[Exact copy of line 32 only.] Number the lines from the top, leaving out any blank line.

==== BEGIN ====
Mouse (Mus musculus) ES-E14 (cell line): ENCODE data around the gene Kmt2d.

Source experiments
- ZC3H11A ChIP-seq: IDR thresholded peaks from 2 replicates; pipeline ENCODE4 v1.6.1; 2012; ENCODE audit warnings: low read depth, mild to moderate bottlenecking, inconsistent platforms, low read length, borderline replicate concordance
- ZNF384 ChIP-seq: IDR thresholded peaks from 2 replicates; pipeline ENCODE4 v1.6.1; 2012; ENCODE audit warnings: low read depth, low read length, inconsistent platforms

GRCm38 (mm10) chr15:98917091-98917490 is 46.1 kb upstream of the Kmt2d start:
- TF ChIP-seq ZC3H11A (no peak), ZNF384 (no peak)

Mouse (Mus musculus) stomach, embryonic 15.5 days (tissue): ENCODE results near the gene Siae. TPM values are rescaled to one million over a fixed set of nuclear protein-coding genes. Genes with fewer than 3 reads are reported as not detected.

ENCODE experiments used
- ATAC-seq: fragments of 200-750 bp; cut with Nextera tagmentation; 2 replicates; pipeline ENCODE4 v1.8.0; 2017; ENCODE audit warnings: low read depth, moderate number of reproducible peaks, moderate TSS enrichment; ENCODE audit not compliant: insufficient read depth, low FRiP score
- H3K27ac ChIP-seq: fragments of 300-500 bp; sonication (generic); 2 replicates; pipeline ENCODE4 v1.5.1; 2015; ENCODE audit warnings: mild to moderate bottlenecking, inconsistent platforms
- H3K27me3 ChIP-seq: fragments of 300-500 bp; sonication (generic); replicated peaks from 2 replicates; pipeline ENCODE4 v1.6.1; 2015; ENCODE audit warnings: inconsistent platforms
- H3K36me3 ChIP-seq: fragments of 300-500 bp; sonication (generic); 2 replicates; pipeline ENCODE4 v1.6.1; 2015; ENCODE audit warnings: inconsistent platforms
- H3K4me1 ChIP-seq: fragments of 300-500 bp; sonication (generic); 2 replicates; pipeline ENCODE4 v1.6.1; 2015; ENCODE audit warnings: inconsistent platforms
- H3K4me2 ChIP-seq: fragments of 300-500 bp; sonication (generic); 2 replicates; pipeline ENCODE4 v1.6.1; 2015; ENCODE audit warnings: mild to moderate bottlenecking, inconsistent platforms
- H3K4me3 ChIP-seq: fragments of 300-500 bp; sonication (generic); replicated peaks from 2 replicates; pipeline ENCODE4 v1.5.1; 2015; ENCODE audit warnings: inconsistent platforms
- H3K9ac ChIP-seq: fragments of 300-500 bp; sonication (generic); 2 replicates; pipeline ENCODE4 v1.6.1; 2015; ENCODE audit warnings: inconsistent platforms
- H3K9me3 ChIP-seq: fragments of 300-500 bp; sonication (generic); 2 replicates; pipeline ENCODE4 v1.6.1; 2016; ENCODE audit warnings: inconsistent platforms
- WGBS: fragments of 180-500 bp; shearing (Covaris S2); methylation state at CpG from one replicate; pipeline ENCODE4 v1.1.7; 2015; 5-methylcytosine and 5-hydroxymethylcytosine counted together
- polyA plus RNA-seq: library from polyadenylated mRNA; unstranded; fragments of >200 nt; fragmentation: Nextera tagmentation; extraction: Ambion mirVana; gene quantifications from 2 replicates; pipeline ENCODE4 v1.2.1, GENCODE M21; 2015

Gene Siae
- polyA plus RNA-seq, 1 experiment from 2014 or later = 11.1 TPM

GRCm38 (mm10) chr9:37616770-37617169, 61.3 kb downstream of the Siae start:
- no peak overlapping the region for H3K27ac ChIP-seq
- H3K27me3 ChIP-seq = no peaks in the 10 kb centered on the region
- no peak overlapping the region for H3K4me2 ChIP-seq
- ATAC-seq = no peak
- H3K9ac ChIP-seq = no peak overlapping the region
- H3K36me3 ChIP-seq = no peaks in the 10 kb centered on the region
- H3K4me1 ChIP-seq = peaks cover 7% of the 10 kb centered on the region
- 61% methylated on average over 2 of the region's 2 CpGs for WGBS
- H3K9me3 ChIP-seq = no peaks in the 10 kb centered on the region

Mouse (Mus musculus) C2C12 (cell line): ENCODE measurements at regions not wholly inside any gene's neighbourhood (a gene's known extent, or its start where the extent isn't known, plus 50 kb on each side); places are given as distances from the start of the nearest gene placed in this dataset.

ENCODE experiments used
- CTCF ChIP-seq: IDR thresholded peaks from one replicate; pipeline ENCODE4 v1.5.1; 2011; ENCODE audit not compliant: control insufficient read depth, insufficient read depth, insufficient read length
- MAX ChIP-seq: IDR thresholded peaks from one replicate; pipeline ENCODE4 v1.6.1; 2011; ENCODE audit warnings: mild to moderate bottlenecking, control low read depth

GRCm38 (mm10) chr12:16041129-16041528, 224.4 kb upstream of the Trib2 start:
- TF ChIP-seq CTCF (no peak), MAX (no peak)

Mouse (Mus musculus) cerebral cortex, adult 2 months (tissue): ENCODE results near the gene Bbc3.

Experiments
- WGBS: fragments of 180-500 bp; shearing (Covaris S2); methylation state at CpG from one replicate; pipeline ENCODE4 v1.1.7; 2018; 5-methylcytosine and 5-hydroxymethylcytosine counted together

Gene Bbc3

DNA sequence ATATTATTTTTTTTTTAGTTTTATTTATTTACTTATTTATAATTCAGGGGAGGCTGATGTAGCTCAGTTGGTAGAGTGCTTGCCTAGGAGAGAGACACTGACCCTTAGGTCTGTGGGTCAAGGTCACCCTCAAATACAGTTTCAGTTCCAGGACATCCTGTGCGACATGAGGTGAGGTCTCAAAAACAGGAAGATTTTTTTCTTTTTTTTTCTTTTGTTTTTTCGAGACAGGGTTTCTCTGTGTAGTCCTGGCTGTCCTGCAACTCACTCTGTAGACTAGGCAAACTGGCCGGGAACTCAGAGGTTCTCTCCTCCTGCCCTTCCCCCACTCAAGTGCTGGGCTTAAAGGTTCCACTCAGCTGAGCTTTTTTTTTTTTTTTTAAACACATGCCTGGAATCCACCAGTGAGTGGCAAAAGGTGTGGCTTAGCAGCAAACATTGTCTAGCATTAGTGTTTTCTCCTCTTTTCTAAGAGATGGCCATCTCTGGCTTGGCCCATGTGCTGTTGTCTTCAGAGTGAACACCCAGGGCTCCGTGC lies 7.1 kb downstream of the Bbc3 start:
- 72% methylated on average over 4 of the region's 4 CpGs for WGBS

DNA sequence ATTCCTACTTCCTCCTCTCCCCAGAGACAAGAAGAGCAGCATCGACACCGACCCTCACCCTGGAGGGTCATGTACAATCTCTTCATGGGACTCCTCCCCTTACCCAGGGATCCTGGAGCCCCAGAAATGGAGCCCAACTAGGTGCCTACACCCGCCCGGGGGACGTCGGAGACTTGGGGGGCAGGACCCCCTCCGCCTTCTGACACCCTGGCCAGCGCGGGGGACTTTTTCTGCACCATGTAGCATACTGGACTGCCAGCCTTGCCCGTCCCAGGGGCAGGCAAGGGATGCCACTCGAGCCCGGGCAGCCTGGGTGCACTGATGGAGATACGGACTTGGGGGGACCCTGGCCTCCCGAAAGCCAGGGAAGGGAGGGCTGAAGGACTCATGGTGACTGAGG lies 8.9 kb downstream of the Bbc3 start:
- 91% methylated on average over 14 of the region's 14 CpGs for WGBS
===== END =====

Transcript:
Mouse (Mus musculus) C2C12 (cell line): ENCODE measurements at regions not wholly inside any gene's neighbourhood (a gene's known extent, or its start where the extent isn't known, plus 50 kb on each side); places are given as distances from the start of the nearest gene placed in this dataset.